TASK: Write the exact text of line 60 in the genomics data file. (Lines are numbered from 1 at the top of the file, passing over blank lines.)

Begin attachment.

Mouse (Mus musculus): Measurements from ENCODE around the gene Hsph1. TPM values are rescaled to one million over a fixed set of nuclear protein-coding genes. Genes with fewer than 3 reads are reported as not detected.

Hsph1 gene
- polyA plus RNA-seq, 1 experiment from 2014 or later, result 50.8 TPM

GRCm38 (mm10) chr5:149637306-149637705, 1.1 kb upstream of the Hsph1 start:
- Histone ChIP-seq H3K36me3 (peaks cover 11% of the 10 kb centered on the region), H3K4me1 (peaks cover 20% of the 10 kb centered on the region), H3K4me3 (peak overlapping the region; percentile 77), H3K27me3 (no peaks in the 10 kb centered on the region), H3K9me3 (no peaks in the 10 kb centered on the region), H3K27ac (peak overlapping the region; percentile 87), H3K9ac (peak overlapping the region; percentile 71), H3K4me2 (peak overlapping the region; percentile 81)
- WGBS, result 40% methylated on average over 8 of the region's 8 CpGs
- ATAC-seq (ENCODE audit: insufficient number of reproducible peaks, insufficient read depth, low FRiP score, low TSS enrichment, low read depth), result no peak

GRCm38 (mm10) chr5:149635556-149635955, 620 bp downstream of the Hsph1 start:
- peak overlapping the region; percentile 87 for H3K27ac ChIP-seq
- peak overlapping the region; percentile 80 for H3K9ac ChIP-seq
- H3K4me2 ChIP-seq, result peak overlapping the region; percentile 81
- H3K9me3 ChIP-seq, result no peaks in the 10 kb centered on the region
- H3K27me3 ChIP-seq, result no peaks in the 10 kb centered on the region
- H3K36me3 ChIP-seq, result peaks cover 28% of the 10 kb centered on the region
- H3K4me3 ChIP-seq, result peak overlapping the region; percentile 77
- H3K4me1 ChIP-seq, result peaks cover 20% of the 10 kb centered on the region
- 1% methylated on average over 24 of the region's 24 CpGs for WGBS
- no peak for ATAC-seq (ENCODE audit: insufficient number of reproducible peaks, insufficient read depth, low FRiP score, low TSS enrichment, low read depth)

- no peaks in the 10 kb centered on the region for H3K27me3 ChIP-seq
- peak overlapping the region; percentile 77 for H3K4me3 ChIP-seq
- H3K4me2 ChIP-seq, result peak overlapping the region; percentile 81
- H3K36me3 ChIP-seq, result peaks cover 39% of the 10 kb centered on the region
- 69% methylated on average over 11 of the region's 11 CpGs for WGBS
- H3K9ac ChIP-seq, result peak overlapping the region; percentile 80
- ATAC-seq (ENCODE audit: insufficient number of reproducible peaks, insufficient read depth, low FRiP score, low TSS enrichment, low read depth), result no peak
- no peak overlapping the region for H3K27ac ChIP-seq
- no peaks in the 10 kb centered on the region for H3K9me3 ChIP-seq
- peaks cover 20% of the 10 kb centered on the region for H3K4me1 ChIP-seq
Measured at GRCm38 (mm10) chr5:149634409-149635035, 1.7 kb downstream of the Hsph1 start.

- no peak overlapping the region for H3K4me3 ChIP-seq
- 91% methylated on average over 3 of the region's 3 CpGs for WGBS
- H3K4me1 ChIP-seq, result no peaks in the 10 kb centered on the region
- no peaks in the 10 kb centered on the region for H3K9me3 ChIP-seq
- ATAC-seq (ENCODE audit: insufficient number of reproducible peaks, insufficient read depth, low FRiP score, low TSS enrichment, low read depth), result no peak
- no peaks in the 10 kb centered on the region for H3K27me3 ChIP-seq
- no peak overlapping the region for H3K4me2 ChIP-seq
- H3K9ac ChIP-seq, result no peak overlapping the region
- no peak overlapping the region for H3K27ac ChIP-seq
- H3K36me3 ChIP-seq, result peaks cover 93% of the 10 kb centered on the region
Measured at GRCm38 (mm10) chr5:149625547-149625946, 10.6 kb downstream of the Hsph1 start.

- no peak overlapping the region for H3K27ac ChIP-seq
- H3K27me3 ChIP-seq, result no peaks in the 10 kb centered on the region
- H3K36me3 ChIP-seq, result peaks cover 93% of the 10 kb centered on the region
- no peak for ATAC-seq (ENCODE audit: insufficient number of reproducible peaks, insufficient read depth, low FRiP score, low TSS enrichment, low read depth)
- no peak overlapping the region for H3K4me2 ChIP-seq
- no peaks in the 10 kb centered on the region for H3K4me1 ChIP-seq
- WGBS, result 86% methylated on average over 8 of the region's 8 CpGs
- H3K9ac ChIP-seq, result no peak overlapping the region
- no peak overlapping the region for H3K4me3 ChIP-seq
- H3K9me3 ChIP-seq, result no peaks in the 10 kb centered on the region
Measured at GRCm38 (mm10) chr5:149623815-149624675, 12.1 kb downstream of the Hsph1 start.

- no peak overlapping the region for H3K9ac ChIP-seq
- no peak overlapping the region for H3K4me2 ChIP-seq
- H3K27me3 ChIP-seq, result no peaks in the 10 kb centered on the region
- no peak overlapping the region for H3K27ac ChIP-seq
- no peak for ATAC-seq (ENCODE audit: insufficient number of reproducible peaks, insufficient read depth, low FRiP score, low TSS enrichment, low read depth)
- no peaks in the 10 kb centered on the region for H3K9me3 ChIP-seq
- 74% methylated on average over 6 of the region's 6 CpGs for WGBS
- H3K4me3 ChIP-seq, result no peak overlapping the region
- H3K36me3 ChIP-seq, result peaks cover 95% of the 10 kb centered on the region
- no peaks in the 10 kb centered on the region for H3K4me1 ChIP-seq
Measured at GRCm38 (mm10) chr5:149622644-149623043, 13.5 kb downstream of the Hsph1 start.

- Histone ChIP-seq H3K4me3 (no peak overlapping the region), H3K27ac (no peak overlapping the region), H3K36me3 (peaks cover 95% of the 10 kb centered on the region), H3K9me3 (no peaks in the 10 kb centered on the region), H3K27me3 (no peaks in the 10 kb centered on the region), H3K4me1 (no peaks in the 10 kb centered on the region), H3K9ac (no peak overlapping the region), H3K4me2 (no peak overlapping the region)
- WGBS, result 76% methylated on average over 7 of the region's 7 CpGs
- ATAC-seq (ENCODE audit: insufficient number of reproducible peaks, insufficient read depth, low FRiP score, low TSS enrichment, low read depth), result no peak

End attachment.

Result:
- H3K36me3 ChIP-seq, result peaks cover 95% of the 10 kb centered on the region